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I’m looking for advice – pros and cons about what to buy. I noticed that many of the contributors to this forum have Burgmans and have or had something else. So I’m hoping to draw on your collective experience.

About me: I’m a middle-aged newbie. After years of trying to convince my wife that I won’t kill myself, she finally agreed. I took the Motorcycle Safety course offered by the state of Pennsylvania and got my license at the end of the course. So I have no motorcycle experience other than that course. (Actually, there was some illegal motorcycle riding 30+ years ago, but we won’t talk about that. And I’ve ridden bicycles all my life.) The motorcycles used in the course were primarily Honda Nighthawks (250 cc) or equivalent. I’m 5’ 11” and weigh 200 lbs.

Where I live: I live in an area that is definitely suburbs, outside of Philadelphia. 30 years ago this area was rural, but it’s undergone tremendous growth since then. However, if I go 15 miles north or west, I’m in the country again. If I go 15 miles south or east, I’m effectively in the city (very dense suburbs). The topography is rolling hills, criss-crossed by creeks & streams. It’s a historic area, you can literally say “George Washington slept here”, about 15 miles away from Valley Forge. This is relevant when I discuss the roads (below).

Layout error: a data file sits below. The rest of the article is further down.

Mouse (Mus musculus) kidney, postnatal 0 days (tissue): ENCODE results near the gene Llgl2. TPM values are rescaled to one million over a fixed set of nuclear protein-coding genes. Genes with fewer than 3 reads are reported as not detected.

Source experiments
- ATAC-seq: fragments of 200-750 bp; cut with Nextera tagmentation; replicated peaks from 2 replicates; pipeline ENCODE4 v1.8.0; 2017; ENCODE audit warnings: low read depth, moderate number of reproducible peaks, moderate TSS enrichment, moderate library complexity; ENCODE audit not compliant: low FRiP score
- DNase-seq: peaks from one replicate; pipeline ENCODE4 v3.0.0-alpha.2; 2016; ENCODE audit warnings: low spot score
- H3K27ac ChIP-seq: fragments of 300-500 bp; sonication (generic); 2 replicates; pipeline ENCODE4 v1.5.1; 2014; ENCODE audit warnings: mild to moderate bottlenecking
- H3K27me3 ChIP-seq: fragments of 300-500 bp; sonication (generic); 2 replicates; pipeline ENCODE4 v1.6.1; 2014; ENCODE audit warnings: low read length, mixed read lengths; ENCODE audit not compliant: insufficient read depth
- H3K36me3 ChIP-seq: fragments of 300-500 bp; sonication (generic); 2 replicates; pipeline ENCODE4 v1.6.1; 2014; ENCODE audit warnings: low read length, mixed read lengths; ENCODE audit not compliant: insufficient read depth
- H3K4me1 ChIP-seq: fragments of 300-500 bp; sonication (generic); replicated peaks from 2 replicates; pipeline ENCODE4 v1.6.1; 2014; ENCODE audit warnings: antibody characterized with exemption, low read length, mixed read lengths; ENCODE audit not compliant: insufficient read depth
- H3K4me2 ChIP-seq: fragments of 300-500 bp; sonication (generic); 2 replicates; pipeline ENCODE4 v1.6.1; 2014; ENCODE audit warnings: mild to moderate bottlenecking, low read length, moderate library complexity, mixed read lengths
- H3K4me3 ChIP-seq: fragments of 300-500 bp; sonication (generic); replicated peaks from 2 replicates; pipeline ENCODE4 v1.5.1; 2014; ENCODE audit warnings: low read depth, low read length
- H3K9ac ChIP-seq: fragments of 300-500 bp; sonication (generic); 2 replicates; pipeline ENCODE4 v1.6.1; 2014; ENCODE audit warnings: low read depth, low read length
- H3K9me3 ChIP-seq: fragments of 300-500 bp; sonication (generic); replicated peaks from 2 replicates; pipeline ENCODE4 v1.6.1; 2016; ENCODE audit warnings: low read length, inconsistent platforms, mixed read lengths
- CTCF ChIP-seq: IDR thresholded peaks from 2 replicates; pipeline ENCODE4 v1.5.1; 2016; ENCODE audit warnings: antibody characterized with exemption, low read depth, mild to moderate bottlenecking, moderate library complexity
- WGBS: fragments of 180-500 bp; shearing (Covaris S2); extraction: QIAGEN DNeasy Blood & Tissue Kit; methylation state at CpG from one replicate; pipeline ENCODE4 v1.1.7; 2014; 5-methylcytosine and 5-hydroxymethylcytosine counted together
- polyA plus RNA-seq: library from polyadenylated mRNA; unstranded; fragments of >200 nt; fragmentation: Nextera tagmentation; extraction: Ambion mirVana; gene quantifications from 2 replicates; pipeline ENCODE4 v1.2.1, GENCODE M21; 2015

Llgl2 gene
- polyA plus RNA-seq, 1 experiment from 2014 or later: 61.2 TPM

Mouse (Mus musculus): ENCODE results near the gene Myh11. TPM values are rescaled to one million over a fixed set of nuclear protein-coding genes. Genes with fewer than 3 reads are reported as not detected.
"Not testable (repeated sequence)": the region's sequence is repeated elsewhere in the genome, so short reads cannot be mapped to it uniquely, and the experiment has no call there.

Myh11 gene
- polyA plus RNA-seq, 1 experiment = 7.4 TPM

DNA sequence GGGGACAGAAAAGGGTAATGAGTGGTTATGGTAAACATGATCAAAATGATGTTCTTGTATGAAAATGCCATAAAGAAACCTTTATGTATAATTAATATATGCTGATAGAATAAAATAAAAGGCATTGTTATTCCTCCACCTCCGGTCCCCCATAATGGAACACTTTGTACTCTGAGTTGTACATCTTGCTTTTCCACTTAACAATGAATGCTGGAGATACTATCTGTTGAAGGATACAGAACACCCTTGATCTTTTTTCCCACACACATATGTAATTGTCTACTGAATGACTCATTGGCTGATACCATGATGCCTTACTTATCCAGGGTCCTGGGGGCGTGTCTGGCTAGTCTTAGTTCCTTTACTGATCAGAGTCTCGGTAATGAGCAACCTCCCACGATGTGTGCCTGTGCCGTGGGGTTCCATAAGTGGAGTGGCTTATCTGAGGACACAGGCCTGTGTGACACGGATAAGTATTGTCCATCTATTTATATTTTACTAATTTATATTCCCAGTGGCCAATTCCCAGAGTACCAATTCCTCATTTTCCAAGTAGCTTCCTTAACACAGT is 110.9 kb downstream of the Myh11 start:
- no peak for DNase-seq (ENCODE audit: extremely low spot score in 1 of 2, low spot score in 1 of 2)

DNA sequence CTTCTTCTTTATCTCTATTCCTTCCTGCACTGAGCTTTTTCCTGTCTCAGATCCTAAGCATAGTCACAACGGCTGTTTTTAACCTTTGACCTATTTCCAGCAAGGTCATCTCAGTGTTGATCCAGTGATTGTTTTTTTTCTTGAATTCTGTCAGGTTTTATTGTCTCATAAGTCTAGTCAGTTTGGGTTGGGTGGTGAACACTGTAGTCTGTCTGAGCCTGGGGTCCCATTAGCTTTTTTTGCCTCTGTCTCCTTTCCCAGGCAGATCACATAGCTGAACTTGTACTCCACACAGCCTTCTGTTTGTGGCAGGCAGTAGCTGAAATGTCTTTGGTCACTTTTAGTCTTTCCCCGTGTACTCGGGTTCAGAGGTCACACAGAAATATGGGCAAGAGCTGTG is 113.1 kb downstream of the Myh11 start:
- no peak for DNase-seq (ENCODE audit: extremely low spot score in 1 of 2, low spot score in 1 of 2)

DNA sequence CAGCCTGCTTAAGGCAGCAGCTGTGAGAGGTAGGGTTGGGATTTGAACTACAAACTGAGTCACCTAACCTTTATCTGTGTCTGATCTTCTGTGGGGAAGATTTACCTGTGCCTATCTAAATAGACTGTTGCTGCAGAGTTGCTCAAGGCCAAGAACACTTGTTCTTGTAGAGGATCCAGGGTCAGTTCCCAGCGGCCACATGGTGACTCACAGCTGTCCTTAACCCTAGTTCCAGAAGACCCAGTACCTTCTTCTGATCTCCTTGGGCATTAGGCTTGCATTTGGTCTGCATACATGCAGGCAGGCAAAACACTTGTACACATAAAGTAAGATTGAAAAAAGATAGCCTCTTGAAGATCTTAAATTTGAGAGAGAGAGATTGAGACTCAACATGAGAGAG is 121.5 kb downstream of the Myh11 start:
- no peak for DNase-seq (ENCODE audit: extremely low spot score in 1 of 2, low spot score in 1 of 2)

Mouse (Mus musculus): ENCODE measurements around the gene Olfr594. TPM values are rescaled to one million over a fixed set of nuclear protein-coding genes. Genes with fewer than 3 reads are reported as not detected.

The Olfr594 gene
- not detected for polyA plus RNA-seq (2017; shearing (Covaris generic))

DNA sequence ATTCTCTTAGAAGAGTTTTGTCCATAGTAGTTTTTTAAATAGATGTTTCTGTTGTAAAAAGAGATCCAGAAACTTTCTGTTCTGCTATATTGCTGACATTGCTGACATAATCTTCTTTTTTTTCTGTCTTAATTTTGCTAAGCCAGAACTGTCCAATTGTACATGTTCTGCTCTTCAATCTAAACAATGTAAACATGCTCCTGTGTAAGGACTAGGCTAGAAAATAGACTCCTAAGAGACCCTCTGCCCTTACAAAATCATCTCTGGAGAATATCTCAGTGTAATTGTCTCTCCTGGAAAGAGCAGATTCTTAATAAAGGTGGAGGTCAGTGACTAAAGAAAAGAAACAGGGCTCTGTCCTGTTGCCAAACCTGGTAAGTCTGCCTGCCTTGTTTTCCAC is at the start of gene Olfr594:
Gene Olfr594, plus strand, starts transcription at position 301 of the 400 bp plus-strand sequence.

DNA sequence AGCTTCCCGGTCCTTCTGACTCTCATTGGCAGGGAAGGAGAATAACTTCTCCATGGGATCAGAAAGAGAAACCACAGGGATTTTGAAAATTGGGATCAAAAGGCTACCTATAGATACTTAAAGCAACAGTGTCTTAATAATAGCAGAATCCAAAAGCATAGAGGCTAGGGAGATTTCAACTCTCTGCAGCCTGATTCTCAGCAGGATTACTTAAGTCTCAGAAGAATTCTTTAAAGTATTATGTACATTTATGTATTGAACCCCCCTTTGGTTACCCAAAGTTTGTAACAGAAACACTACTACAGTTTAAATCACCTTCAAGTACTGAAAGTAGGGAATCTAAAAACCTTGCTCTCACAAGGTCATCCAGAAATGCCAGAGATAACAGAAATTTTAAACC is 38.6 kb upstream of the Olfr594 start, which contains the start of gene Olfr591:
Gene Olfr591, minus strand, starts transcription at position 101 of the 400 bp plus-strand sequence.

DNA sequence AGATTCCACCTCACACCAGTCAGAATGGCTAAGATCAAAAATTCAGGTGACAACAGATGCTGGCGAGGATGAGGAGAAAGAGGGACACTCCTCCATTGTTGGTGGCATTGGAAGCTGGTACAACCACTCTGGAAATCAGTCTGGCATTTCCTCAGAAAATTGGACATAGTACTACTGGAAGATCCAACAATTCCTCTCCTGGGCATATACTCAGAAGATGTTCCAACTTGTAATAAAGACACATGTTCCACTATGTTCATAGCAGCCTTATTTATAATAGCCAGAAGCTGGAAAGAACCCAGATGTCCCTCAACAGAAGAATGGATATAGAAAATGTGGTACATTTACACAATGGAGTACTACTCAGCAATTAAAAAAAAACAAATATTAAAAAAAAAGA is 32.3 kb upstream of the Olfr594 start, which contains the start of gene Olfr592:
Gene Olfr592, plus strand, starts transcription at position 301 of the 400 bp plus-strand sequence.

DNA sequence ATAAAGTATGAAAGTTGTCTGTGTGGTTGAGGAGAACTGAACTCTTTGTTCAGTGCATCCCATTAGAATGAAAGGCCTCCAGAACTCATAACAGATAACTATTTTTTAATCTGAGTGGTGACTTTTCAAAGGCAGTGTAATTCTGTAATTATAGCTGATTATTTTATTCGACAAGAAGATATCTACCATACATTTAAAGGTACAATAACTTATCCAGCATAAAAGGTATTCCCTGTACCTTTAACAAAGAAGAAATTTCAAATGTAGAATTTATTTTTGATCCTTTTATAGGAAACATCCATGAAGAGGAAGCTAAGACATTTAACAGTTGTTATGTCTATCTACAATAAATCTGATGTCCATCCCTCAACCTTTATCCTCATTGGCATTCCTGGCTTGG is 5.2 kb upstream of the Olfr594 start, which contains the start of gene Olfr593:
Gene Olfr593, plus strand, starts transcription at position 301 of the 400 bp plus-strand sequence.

The roads: There are really 3 classes of roads. First are the residential roads in the suburban developments. These are slow-speed (25-35 mph), with stop signs, cul de sacs, etc. Second are the arterial roads. The “major” arterial roads are generally 4-lane, with lots of businesses and traffic lights. These were the major roads in the 18th and 19th centuries. They have names like Lancaster Pike (went from Phila. to Lancaster), West Chester Pike (went from Phila. to West Chester), Wilmington Pike (went from West Chester to Wilmington), Pottstown Pike (well, you get the idea)… The “minor” arterial roads also date back to the 18th and 19th centuries. They are basically the roads that the farmers used, but they now carry a lot of traffic. However, these are generally 2 lane roads with a few traffic lights. And, third, there are the highways. There’s the Pennsylvania Turnpike. (But I don’t really picture myself riding there. I’ve seen too many bad automobile accidents on that road.) There are also 4-lane, limited access portions of route 202, route 30, route 100, etc.

So here’s my dilemma. I want to buy my first motorcycle. I went to a Honda dealer and was very impressed with the Silverwing (scooter). None of the other motorcycles really grabbed my interest. Then I went to a Suzuki & Yamaha dealer. I was impressed with the Yamaha V Star (650 cc), the Suzuki Boulevard S40 (650 cc, formerly the LS650), and the Burgmans. He also had some used Yamaha V Stars with good prices. Local Yamaha dealers don’t expect to see the Majesty 400s until November. So, what should I buy?

General observations/questions:
(1) The scooters have a lot of storage. That would be very convenient for traveling to/from work, running errands, etc.
(2) Let’s face it, scooters are not real popular in the U.S. (Everybody expects somebody like me to buy a Harley for my mid-life crisis.) How do you choose between a traditional motorcycle and a scooter?
(3) Because of scooters’ relative unpopularity, will I have trouble reselling a scooter?
(4) I really don’t care about automatic transmission or manual transmission. I drive a car with a manual. My wife’s car is an automatic.
(5) How important are the ABS brakes that you can get with the Honda Silverwing?
(6) How do you choose between the Burgmans (400 and 650)?